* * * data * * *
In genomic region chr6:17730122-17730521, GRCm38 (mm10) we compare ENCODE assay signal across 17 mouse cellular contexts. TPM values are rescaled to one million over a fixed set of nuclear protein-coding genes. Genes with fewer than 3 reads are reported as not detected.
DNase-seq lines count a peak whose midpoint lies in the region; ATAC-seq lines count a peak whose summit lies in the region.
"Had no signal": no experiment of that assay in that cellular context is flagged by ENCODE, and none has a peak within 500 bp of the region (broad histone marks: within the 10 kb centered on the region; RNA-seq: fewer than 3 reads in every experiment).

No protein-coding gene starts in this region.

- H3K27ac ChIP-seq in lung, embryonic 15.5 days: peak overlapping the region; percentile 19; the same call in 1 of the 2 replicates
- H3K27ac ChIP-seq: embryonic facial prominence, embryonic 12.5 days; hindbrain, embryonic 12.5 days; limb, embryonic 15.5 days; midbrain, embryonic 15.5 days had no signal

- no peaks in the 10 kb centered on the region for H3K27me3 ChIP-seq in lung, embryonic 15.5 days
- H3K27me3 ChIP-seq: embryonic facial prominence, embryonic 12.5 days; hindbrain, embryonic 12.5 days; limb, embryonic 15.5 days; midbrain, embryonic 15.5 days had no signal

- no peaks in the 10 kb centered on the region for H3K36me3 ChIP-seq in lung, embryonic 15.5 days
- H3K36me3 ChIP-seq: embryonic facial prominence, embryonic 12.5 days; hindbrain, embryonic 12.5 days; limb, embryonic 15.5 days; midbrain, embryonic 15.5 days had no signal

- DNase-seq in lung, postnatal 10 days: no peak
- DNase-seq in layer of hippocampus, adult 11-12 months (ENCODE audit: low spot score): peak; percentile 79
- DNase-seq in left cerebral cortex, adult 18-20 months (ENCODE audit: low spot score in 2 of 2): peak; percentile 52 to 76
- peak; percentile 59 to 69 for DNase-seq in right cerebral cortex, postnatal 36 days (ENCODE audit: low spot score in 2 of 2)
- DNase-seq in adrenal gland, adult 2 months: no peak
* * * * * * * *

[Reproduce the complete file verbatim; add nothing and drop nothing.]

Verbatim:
In genomic region chr6:17730122-17730521, GRCm38 (mm10) we compare ENCODE assay signal across 17 mouse cellular contexts. TPM values are rescaled to one million over a fixed set of nuclear protein-coding genes. Genes with fewer than 3 reads are reported as not detected.
DNase-seq lines count a peak whose midpoint lies in the region; ATAC-seq lines count a peak whose summit lies in the region.
"Had no signal": no experiment of that assay in that cellular context is flagged by ENCODE, and none has a peak within 500 bp of the region (broad histone marks: within the 10 kb centered on the region; RNA-seq: fewer than 3 reads in every experiment).

No protein-coding gene starts in this region.

- H3K27ac ChIP-seq in lung, embryonic 15.5 days: peak overlapping the region; percentile 19; the same call in 1 of the 2 replicates
- H3K27ac ChIP-seq: embryonic facial prominence, embryonic 12.5 days; hindbrain, embryonic 12.5 days; limb, embryonic 15.5 days; midbrain, embryonic 15.5 days had no signal

- no peaks in the 10 kb centered on the region for H3K27me3 ChIP-seq in lung, embryonic 15.5 days
- H3K27me3 ChIP-seq: embryonic facial prominence, embryonic 12.5 days; hindbrain, embryonic 12.5 days; limb, embryonic 15.5 days; midbrain, embryonic 15.5 days had no signal

- no peaks in the 10 kb centered on the region for H3K36me3 ChIP-seq in lung, embryonic 15.5 days
- H3K36me3 ChIP-seq: embryonic facial prominence, embryonic 12.5 days; hindbrain, embryonic 12.5 days; limb, embryonic 15.5 days; midbrain, embryonic 15.5 days had no signal

- DNase-seq in lung, postnatal 10 days: no peak
- DNase-seq in layer of hippocampus, adult 11-12 months (ENCODE audit: low spot score): peak; percentile 79
- DNase-seq in left cerebral cortex, adult 18-20 months (ENCODE audit: low spot score in 2 of 2): peak; percentile 52 to 76
- peak; percentile 59 to 69 for DNase-seq in right cerebral cortex, postnatal 36 days (ENCODE audit: low spot score in 2 of 2)
- DNase-seq in adrenal gland, adult 2 months: no peak